Wednesday, August 1, 2012

Make it fun!

My mom did a lot to motivate me to do my exercises everyday and make it fun. I might’ve been five or six at the time I first remember, but she made all my toys talk to me in their own distinct  voices and comment on everything that went on in the room. I also knew that there was a witch watching me from the balcony if I was bad or didn’t do what I was supposed to. As a child I was really scared of witches and nurses. I’ve had quite a few injections when was was little and going to get them was a traumatic experience every time. Once my mother misspoke and said that a nurse is watching me from the other building, a fact that that I immediately picked up on. Which is worse? -my mom asked- I don’t know anymore- I replied. Having a lively, engaging environment and a room full of of friends, although all voiced by mother made the dull exercises that I had to do each day, rain or shine for hours a little less boring. Our apartment was full of rehabilitation equipment that might’ve seen unusual to my school friends but felt like ordinary items to me. I’ve had wall bars in my room that doubled as shelves for my plush toys and a gym mattress that was also good for playing or doing homework. All these things seemed natural and obvious as  part of our furniture and so did doing the exercises everyday. When I grew older my mom again tried to make it a little more entertaining when I would walk around the house  with sticks in my leg braces. The goal was 10 rounds, but I always had something to look forward to. Every so often we’d agree on a break and a piece of chocolate or she would challenge me for a reward. My brother’s cassettes that I remember till this day- Michael Jackson, Sandra, Pet Shop Boys among others made things a little more pleasant. When I was out with my braces the goal was to have me walk al the way to the video store and I could rent some cartoons if I wanted to. It’s not that my mom was bribing me and it’s not that I didn’t want to exercise or didn’t know that I should, but she felt that keeping me excited and motivated was important. It was a win win situation. She wanted me in leg braces either standing or down on my stomach for  many hours after all the other things, I wanted to read my favorite novel or watch a classic sitcom. And it’s something I’ve seen in Budapest as well. While most days looked exactly the same on some occasions the conductors prepared something extraordinary. My understanding is, once in a while they were getting evaluated and while exercise scripts remained the same they would get creative and switch things up. On those days they got in character or prepared little prizes for us to collect. I remember getting a pendant made of clay and a Pepsi sticker. They designed the backstory and context just to make it a little more fun and memorable. I remember very little, but it was interesting and different. Routines are repetitive, but they don’t have to be boring.  Like everything in life, you have to keep it interesting.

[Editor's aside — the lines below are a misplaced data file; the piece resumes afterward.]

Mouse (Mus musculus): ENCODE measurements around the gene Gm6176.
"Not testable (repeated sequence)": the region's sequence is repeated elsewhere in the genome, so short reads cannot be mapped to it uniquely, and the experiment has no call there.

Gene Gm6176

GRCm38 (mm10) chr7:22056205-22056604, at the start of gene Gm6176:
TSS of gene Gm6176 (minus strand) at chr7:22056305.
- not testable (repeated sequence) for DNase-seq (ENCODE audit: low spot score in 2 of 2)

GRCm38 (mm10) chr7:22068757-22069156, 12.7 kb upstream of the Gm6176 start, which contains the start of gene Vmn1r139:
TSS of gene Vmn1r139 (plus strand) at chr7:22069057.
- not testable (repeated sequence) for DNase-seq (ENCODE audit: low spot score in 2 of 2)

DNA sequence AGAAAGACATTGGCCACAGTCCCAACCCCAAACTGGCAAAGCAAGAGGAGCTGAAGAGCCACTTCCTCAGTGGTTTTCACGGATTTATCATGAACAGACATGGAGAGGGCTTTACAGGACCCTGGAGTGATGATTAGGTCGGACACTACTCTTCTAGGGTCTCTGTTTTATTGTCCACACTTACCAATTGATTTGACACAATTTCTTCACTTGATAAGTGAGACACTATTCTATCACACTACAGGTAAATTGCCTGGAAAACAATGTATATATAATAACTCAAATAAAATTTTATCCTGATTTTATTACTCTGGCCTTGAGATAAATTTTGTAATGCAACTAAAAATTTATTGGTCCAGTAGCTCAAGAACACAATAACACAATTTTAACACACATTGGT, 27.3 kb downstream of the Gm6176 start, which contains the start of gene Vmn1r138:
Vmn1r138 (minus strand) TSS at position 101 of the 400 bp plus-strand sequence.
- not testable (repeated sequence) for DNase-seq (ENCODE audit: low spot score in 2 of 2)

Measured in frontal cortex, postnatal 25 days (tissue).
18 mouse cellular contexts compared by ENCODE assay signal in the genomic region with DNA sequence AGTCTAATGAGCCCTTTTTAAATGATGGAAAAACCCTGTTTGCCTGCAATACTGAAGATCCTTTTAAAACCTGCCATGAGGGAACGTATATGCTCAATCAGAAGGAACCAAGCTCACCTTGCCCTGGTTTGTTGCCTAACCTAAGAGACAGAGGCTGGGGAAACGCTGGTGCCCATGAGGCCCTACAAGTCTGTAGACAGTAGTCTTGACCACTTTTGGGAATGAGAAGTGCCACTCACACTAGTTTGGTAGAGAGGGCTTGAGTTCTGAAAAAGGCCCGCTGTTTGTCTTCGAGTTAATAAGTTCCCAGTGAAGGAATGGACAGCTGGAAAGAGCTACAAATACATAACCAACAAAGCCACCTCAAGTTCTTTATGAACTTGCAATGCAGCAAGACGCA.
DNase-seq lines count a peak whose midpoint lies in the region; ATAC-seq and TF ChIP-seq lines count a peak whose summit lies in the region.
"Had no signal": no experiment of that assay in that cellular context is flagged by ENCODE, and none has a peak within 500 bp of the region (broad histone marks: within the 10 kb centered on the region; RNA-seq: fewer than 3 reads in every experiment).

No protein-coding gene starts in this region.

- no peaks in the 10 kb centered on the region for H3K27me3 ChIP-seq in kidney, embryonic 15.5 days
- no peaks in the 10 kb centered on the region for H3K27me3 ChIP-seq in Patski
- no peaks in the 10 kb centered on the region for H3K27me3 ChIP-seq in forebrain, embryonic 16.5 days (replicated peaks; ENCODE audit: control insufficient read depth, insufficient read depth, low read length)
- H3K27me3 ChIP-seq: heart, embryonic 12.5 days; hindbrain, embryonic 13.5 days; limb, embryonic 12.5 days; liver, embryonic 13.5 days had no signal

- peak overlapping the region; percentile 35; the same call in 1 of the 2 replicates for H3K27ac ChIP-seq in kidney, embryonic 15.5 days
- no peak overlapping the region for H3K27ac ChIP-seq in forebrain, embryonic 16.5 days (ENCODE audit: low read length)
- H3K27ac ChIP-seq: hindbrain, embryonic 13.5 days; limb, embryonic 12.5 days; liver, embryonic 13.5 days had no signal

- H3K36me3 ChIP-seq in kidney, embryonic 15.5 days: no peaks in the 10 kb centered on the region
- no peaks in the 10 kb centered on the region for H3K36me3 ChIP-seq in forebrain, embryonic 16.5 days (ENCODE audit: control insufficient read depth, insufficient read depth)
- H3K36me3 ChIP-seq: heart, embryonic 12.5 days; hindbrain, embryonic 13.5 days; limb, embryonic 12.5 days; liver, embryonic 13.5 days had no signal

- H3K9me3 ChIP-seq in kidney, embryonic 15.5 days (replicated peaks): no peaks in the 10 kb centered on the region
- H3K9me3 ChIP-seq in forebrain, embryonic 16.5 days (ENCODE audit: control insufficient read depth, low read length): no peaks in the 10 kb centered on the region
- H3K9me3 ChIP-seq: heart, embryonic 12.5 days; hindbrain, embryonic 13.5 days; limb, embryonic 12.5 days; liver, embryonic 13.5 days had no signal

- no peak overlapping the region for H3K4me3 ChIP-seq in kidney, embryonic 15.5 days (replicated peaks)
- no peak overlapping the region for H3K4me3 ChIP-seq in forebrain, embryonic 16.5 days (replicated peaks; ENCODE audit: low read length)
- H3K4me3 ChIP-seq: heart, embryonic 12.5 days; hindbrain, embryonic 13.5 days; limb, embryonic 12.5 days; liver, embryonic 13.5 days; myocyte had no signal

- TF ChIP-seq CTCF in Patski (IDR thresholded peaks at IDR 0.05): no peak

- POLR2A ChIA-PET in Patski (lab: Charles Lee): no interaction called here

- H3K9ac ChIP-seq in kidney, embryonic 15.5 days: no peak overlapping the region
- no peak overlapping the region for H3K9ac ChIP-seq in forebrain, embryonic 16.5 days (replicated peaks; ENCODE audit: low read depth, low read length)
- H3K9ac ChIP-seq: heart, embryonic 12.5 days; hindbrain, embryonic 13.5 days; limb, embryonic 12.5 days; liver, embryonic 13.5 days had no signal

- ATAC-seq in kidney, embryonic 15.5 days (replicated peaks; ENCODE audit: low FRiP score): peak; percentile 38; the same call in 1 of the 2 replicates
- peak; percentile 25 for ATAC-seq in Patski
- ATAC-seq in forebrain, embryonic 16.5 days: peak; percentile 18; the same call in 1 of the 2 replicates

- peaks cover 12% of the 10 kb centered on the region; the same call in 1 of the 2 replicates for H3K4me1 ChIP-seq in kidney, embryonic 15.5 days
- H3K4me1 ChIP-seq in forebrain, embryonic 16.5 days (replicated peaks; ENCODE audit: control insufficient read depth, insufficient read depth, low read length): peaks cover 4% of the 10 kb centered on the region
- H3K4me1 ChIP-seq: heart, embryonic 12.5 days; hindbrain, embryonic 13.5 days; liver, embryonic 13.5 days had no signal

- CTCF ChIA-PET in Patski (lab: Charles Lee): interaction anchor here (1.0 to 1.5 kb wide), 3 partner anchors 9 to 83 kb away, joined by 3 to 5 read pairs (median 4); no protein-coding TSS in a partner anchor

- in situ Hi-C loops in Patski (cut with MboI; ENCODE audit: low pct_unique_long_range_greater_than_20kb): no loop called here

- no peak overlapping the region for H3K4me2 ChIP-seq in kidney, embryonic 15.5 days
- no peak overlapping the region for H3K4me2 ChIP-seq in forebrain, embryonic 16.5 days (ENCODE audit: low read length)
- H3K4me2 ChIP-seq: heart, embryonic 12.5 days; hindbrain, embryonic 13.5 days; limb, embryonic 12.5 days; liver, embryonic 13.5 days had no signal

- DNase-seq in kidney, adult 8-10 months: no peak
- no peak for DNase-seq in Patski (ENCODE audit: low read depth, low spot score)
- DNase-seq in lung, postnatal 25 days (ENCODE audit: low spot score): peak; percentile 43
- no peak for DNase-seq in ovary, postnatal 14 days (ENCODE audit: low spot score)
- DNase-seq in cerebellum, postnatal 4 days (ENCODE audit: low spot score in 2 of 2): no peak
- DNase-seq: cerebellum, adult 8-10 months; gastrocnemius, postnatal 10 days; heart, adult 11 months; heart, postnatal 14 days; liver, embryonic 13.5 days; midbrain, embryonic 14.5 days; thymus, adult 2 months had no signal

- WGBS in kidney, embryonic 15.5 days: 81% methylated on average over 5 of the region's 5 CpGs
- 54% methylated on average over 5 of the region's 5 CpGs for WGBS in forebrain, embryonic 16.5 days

No comments:

Post a Comment